The student media organization of California State University Northridge

Daily Sundial

The student media organization of California State University Northridge

Daily Sundial

The student media organization of California State University Northridge

Daily Sundial

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Gates to bring negative change

With the Senate’s confirmation of Robert Gates’ nomination for secretary of defense, it looks as though the year will conclude as the administration will embark on a fresh, new – minus Donald Rumsfeld – journey with a new course of action in Iraq.

Or will it?

The former director of the Central Intelligence Agency has employed a rhetorical tactic that speaks of reform regarding the war in Iraq, in which the U.S. has been involved for more than three and a half years.

Deeming the situation in Iraq unacceptable, proposing a change of tactics and overall declaring the U.S.-led effort abroad a failure has managed to convince some people that, perhaps, a less hard-line and neoconservative military and diplomatic approach will be established once Gates has officially assumed the role of secretary of defense.

There are also a number of others, including myself, who see it exactly as I mentioned above: simply a rhetorical tactic.

Rumsfeld left office amid burgeoning criticism of his handling of the situation in Iraq. It would only be a politically savvy move for his potential replacement to garner support for his own military agenda by introducing (or at least appearing to introduce) some new objectives radically different from those of his predecessor. The American public craved a breath of fresh air after Rumsfeld and Gates was ready to give it to them shortly after the defense secretary’s resignation.

With a number of blunders that dot his political career, it is hard for me to imagine Gates working toward a collectively desirable situation in the Middle East, or even on anything radically different from what the current administration has already undertaken.

One particularly prominent diplomatic failure was Gates’ involvement in the Iran-Contra scandal, during which proceeds of secret arms sales to Iran were funding the Nicaraguan contras who were out to overthrow the democratically-elected government of their country. In a memo to then-Director of Intelligence William Casey, Gates advocated the bombing of military targets in Nicaragua. It was later revealed that Gates had knowledge of the details of Iran-Contra, which Congress was completely in the dark about, and thus had enough knowledge to be able to intervene. Intervene, Gates did not.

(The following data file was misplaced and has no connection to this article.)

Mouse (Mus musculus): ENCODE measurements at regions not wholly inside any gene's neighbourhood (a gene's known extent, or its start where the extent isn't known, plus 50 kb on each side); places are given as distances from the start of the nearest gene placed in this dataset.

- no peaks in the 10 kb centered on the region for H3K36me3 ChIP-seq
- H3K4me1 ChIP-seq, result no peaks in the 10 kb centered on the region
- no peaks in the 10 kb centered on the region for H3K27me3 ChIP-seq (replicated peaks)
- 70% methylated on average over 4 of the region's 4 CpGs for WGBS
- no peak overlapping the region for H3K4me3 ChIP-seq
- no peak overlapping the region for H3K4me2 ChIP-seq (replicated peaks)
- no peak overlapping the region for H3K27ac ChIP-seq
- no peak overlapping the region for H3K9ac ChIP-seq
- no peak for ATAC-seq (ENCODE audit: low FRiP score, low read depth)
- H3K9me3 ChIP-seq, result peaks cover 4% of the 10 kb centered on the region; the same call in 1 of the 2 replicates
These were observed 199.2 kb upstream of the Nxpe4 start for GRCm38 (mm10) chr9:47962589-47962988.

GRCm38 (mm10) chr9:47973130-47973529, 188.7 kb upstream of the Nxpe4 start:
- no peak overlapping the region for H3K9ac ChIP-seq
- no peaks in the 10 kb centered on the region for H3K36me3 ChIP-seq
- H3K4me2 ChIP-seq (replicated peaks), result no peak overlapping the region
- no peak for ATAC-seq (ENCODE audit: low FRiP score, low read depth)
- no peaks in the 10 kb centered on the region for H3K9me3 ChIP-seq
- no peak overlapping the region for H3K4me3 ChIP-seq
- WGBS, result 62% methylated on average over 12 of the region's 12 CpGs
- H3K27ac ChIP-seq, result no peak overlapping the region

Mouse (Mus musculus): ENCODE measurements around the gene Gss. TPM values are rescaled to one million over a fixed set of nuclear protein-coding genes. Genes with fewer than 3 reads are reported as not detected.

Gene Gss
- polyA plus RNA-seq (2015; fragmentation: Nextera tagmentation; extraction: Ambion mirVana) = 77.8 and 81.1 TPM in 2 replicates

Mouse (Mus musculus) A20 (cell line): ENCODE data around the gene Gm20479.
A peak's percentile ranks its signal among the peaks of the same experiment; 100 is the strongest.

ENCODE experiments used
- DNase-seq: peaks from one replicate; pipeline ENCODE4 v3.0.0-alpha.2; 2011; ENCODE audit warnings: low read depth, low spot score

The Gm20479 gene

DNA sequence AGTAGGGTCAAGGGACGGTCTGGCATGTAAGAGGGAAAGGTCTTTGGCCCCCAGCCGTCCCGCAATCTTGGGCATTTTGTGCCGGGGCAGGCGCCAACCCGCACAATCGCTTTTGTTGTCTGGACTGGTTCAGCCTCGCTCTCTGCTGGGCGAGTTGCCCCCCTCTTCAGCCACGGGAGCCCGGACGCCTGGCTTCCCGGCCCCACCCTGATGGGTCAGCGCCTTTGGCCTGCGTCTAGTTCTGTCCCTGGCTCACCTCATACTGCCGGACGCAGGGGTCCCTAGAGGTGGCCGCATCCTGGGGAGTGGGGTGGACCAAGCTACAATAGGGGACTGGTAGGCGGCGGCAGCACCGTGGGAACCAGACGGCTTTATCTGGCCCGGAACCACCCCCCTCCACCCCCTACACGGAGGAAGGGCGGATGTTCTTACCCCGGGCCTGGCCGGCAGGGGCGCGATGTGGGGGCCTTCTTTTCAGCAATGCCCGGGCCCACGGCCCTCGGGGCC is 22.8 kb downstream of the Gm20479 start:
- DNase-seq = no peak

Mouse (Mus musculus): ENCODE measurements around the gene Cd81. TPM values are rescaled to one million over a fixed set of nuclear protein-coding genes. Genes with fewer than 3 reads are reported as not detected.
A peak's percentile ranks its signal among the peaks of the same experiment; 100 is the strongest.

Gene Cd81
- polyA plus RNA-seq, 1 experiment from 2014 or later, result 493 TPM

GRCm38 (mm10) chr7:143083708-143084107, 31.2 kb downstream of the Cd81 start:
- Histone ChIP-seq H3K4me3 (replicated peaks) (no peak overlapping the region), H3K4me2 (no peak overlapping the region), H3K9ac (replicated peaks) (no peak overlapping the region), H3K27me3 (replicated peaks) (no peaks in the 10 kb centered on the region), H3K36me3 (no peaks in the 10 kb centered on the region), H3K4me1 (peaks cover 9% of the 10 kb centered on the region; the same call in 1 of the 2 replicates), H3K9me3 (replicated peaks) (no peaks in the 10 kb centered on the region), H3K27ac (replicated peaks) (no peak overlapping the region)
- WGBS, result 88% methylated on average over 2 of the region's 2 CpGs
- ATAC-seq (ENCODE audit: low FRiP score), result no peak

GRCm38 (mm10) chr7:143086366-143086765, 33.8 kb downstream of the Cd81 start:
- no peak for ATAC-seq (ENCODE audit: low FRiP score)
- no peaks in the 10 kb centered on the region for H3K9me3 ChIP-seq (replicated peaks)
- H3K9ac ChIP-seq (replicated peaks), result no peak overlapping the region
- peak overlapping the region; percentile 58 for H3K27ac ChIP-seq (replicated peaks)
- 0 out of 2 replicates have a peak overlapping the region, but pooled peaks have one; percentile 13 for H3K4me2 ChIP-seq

Gates was a significant part and parcel of the Reagan administration, which was known to use the Soviet threat as a means to justify extensive military growth as well as full scale interventions in third world countries. Known to exaggerate the Soviet threat, even during a time when Soviet power was declining, it is difficult to envision Gates taking an entirely different, perhaps more idealist, approach to the U.S.’s current challenges overseas, especially when he himself is of the school of hard-line realism.

Gates still voiced his advocacy of continued military presence in Iraq for a long time to come and it is clear that he is not committed to anything radically deviant from the prevailing dominant strategies. Even if Gates has devised a new plan of action and tactics, the president, after all, is not obliged to implement them. As Gates also acknowledges, all actions are executed with the knowledge and approval of the president.

While it may be premature to make any conjecture on Gates’ performance, my prediction does not bode anything substantially different from all current business and exchanges in the White House and beyond.

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